Cameo has been doing very well in her horsemanship training this summer. We realized that there were still some holes in her training, especially issues with her blind spots, and began concentrating on these areas. Cameo was not fond of having ropes touch her hind quarters or wrap around her hind legs. This blind spot can be a scary place for horses and it can be difficult for some horses to accept things moving in that area. So it’s important to help her overcome being startled when things come into her blind spot.
Earlier this year, we started trying to touch Cameo in her blind spots with a lariat rope. At first, it was just too much for her to handle. Simply holding the coiled rope close to her made her to want to jump away. When a volunteer switched the coil from one hand to the other in front of Cameo, she was so afraid she pawed at the rope as they passed in front of her in fear. At the time, we decided it was best to just ride her and put the rope work on hold. We would continue to chip away at her fears and help her become more comfortable by using the flag and tossing her lead line up over her back and haunches.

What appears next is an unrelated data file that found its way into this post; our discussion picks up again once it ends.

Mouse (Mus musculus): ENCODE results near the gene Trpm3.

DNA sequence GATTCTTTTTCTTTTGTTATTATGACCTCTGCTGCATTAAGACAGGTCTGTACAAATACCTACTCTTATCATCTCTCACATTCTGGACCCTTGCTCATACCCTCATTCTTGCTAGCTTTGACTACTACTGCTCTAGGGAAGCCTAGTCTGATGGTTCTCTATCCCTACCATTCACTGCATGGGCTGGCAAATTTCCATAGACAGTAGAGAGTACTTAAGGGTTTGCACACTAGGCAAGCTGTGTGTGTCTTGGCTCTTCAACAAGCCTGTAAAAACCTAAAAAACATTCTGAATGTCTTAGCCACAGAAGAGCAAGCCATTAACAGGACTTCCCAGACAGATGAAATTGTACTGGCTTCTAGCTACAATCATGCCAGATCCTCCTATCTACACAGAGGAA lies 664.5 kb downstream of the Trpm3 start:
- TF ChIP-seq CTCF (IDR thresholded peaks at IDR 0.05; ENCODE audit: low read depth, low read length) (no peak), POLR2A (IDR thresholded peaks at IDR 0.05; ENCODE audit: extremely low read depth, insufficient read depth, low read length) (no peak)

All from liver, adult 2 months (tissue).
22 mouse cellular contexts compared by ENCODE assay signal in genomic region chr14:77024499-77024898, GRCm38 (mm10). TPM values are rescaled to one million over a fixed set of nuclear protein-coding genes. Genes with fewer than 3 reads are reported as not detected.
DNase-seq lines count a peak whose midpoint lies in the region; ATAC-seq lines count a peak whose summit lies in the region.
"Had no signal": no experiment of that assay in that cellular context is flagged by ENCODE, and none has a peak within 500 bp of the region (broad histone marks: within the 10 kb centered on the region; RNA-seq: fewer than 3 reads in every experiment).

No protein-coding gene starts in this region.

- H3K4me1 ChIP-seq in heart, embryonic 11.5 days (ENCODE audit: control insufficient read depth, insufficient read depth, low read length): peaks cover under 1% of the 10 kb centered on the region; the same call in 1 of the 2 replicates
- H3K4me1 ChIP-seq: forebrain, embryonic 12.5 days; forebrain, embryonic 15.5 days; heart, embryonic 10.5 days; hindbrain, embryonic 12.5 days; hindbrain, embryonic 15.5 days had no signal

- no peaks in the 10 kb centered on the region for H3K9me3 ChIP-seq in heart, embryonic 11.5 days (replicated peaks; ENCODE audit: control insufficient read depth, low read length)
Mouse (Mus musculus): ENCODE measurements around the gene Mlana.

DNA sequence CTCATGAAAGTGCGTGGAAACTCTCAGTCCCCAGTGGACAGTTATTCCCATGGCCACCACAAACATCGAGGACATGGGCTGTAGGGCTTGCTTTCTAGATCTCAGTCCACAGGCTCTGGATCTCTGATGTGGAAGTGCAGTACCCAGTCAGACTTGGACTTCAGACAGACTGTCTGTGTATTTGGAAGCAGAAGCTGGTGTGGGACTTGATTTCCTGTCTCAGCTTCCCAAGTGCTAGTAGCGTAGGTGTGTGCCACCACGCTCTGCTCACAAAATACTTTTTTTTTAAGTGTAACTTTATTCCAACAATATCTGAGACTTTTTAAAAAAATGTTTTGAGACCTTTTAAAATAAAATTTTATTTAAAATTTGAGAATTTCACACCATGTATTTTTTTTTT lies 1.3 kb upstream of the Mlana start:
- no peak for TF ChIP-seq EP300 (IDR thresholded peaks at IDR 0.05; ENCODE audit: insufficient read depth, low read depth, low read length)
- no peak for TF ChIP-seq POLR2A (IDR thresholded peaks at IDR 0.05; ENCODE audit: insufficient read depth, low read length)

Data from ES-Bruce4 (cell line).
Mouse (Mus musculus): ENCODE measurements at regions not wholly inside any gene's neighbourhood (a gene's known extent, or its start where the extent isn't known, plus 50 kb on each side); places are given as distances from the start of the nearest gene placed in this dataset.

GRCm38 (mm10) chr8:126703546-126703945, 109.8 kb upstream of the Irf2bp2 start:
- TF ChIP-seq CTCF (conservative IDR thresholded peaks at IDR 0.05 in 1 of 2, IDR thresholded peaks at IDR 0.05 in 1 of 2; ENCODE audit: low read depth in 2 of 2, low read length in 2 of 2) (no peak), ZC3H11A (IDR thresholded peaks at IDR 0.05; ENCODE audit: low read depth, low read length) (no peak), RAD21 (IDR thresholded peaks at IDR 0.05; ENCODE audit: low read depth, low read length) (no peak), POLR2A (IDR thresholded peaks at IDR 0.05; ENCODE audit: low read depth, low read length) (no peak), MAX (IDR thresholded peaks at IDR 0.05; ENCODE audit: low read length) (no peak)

Months later, I felt it was time to revisit the rope work. Riding has been great but there is always a little bit of flightiness to Cameo. It was time to go back and fill some of the gaps so could we help her turn loose and find more acceptance.
Buck Brannaman wrote a book of groundwork lessons he uses the first time he lays hands on a horse, typically referred to as “The Red Book.” The fundamental exercises in the Red Book are the building blocks to working with horses without creating braces. Cameo was started as a riding horse without going through these fundamentals. While she could be ridden, there was always a bit of evidence that she was not completely okay with it. She seemed to be trying to hold it together, but inside, she was scared. There were little clues: pinning her ears when being mounted, scooting around if a leg touched her side, and wringing her tail, especially at the canter.
After starting the rope work with Cameo, I saw changes right away, but about three days into it, things really started to click for her. I had to be patient and give her the time she needed to fully accept the work but things really started to change. The rope stopped being something to fear or attack. It almost looked like her muscles and skin hung differently on her. She wasn’t stuck with her neck jammed into a tight frame, but instead started stretching out. Her gaits began to float and her hoofbeats became softer.
Cameo is a truly remarkable mare. Her willingness to keep trying, given all the problems she has experienced in her life, is inspiring. As she continues to grow, mature, and overcome her fears, she is transforming into a beautiful partner. I know she will someday find an adopter as wonderful as she is who will give her the support and patience needed to do great things. Until then, she is protected and loved with us at SAFE.